Priority Payment Scheme: Under the Bankruptcy Code there is a priority payment scheme, which identifies which claims are paid first and requires that the higher level claim must be paid in full prior to any lower level claim receiving a payment. Think of a waterfall: At the top of the waterfall are secured claims (amounts secured by security interests, liens, or mortgages, such as most bank loans), followed by administrative priority claims (including expenses incurred by the Debtor during the bankruptcy such as its professional fees or amounts for postpetition goods or services), then priority claims (including certain tax claims), followed by general unsecured claims (including most ordinary trade debts), and finally equity interests (see chart below.)

There are a few exceptions to this scheme, including: (a) claims for goods actually received by the Debtor within 20 days prior to the bankruptcy, referred to as “503(b)(9) Claims"1 that are given administrative priority treatment; (b) prepetition amounts due under assumed contracts and leases that are treated as cure claims which are entitled to be paid in full in cash; and (c) prepetition general unsecured claims that the Debtor obtains Court approval to pay, for instance pursuant to an order authorizing the Debtor to pay vendors critical to its continuing operations.

Article Chart 

Executory Contracts:2 As of a bankruptcy filing, a Debtor obtains significant leverage and additional rights regarding contracts with you pursuant to the Bankruptcy Code. Notwithstanding anti-assignment clauses, a bankrupt Debtor can assume (i.e., agree to perform), and then assign to a third party (subject to demonstrating adequate assurance of future performance), or reject (refuse to perform) any executory contract3 (subject to limitations for certain personal service, IP and license, and loan or financial commitment agreements). A Debtor must assume4 or reject5 executory contracts no later than confirmation of the Chapter 11 plan.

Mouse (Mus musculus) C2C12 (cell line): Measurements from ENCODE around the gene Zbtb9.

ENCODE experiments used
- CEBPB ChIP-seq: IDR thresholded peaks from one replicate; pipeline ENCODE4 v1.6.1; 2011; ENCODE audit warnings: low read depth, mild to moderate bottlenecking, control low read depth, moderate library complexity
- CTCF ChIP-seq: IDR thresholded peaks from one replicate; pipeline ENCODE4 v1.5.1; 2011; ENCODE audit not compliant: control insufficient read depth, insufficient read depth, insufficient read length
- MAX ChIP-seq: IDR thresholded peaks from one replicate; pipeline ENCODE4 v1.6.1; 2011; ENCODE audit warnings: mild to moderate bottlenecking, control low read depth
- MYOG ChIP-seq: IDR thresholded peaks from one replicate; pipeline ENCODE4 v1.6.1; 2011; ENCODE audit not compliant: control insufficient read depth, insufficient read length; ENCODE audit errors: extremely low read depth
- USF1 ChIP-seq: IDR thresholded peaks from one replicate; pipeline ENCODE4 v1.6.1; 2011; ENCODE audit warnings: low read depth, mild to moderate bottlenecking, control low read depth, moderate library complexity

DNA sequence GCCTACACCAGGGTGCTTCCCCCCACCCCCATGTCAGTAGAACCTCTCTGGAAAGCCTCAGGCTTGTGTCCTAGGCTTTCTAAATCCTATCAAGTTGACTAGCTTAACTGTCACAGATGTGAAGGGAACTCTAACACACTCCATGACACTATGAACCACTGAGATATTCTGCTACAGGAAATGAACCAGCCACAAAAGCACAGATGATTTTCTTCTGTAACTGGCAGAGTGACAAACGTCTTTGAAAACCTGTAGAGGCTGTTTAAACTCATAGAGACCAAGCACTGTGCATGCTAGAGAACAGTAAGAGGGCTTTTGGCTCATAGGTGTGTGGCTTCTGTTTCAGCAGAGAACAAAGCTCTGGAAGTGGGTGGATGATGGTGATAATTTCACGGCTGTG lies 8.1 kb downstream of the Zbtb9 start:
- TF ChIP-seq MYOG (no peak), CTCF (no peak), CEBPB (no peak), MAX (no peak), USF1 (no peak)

Preference and Fraudulent Transfer Risks: To complicate matters, payments, liens, or obligations made in your favor while the Debtor was insolvent prior to a bankruptcy can potentially be recovered or “avoided” (although it is generally better to receive such a payment and fight about possible avoidance of it with a Debtor or bankruptcy trustee rather than not be paid at all).6

Given the foregoing and possible negative aspects of contract rejection (i.e., non-payment/non-performance, little recovery of damages, potential assignment to unknown third parties) and possible positives (cure payment of any outstanding arrearages required for assumption and assignment), you should carefully evaluate with bankruptcy counsel the contract and claim strategy that is optimal for you in dealing with an insolvent customer or supplier and ensure the proper legal requirements are met to enforce your rights.

Key Strategies for Addressing Financial Distress in the Supply Chain

1.  Monitor Your Supply Chain For Warning Signs of Weakness